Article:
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Tut Exhibit - King Tutankhamun Exhibit, Collection: Other Items - Ivory Papyrus Burnisher


The Tutankhamun Exhibit

Other Items

Two piece ivory papyrus burnisher

Ivory Papyrus Burnisher


This handsome object was found with a small group of articles used in writing. Although uncommon, it is not unique, nor is it the only instrument of its kind found in association with the equipment of a scribe. Carter himself discovered a similar too, but made of wood, with a set of writing implements in a tomb at Thebes, when he was excavating for Lord Carnarvon in the early years of this century, and there are four examples in the Egyptian collection of the Metropolitan Museum, one of which, though incomplete, still bears the name of its owner, the scribe Merymatt. From their shape, it has been deduced that they were used for polishing sheets of papyrus in order to remove slight irregularities on the surface that would hinder the even application of ink.

Papyrus, from which our word paper is derived, was used by the ancient Egyptians from very early times. The oldest written specimens known at present date from the end of the Fifth Dynasty (about 2380 B.C.), but an unwritten roll of material that has been identified as papyrus was found in a First Dynasty tomb (about 3000 B.C.) at Sakkara, and the hieroglyphic sing that probably represents a roll of papyrus was used as early as the First Dynasty.

Sheets of papyrus were made from the stems of a sedge plant (Cyperus papyrus) that, in ancient times, grew in the marshes of Lower Egypt. In the process of manufacture the stems were first cut into pieces of uniform length, generally about 15 3/4 inches (40 cm.), and the green outer rind was peeled off. The white inner pith of each piece was then divided lengthwise into a number of thin, flat strips, either by slicing it with a knife or again by peeling. When these preparatory stages were finished, some of the strips were laid side by side, perhaps with a fine overlap, on a flat board, followed by a second layer of strips, similarly arranged but superimposed on the first layer and laid at right angles to it. By beating the double layer with a wooden mallet, the sap was released and both the individual strips and the two layers became firmly welded together to form, when dry, a very durable sheet of writing material. If a document was too long for one sheet, additional sheets were pasted together with an adhesive. A burnisher would be particularly useful for smoothing the step in a join of such a kind.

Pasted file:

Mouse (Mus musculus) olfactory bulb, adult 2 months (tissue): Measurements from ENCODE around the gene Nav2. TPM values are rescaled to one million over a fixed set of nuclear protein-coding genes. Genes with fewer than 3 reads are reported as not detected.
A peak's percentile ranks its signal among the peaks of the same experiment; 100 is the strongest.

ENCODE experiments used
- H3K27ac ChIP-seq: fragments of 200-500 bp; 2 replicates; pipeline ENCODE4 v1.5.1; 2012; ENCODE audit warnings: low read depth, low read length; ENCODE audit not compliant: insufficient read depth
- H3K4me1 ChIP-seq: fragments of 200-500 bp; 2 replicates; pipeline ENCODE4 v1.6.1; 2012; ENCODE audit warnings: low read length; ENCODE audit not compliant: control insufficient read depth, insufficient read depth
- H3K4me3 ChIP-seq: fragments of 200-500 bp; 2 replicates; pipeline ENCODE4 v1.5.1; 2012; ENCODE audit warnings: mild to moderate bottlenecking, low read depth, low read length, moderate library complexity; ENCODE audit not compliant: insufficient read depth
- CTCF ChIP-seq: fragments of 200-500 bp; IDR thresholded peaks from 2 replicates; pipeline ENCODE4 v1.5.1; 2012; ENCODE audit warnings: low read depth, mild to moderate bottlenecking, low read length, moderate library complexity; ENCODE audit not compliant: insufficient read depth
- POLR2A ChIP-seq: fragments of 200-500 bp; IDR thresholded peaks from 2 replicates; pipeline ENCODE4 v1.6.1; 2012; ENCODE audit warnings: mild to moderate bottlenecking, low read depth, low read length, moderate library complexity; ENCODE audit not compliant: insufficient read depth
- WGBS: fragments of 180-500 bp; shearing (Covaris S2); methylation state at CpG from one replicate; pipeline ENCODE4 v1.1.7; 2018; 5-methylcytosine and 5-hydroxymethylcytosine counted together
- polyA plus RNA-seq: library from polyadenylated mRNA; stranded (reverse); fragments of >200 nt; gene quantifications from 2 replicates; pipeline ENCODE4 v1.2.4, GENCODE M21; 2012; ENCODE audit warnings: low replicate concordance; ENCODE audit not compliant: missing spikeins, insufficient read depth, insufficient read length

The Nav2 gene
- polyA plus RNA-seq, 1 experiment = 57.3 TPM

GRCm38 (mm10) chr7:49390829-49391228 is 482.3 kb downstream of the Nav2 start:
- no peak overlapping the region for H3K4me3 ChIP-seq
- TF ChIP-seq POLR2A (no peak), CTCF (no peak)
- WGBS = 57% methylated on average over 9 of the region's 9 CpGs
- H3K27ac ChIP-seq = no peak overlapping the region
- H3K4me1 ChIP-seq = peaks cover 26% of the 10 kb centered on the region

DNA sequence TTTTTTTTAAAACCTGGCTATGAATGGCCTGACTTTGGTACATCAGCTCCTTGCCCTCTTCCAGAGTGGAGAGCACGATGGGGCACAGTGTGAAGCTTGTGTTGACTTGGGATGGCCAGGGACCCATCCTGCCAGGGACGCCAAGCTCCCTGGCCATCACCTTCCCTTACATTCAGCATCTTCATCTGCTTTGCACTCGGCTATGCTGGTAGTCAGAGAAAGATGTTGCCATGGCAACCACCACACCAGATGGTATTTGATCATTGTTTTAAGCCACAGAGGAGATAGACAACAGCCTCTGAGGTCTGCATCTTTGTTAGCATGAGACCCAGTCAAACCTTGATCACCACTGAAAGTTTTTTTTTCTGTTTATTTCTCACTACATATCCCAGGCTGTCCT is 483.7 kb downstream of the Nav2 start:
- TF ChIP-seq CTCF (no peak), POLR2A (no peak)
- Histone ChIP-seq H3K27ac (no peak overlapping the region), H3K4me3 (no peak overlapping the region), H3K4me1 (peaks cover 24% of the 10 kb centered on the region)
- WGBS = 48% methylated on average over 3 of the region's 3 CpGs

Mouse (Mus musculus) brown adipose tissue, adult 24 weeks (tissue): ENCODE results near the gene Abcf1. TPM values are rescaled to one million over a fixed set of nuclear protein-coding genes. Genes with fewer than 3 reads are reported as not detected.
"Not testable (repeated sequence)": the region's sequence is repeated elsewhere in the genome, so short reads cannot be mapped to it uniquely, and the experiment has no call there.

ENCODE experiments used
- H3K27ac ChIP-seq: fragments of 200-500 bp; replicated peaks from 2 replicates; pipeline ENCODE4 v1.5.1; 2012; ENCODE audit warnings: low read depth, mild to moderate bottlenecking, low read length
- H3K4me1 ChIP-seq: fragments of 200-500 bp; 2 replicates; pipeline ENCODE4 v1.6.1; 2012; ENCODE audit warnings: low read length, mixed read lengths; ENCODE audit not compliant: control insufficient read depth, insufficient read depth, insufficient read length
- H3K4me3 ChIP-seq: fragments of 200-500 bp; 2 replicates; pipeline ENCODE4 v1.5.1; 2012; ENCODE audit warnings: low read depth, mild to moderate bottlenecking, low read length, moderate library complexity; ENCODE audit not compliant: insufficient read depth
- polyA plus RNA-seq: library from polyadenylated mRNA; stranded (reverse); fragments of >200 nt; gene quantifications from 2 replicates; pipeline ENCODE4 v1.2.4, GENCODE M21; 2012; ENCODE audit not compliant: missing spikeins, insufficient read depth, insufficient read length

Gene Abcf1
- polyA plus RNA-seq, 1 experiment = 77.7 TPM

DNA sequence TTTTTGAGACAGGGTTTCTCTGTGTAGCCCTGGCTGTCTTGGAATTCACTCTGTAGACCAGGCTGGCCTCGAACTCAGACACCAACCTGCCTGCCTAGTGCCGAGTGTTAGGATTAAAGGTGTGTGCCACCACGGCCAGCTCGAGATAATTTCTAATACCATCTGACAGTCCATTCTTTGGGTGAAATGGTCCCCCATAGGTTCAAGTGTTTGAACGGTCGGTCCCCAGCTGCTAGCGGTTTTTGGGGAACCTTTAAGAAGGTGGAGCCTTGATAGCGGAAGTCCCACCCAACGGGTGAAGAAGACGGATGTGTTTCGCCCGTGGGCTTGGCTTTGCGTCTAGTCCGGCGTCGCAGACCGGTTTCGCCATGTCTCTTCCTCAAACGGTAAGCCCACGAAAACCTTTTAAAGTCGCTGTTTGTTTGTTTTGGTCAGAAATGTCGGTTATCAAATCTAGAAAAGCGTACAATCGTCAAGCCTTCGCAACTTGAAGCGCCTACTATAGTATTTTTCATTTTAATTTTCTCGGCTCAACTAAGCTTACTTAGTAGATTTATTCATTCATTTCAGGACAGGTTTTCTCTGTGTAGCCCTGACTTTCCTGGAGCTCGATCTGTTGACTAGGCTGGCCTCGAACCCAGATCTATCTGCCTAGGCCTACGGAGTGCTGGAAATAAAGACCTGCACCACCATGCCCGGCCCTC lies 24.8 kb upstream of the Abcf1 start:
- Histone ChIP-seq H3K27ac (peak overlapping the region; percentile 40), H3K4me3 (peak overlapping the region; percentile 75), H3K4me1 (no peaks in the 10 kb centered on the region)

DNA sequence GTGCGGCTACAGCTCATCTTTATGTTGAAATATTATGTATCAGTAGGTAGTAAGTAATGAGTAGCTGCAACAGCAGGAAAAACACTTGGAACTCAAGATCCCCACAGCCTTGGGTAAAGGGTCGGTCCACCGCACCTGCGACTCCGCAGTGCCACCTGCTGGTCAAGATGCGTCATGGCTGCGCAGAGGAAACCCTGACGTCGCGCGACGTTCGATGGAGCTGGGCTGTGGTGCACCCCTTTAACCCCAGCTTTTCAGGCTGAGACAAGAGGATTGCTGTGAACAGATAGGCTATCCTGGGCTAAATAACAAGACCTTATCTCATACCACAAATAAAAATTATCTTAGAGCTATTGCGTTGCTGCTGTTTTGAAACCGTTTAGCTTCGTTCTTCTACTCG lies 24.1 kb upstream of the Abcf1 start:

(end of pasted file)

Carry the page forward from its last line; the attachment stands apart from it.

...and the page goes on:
Tutankhamun's burnisher is composed of two pieces, the head and the handle, both of which are made of ivory. The head is capped with gold foil, cushioned on a strip of linen coated with an adhesive on both top and bottom surfaces. It is inscribed with his name and his throne name, coupled with his titles and the regular phrase "Given life like [the sun god] Ra". Carved in one piece with the head is a stylized lily, the corolla of which is shaped to fit the rectangular outline of the head, although the sepals are represented naturalistically. Unless the yellow appendages are merely decorative, they may be intended to suggest a tie attaching the head to the flower. The slender handle reproduces the thin stem of the lily, here given the appearance of greater strength by the binding at the junction of the flower and the stem. It is evident that such a handle would not withstand the strain imposed on it in use and therefore the burnisher was probably a model intended for funerary purposes. At the base of the handle is a terminal in the form of a papyrus flower.

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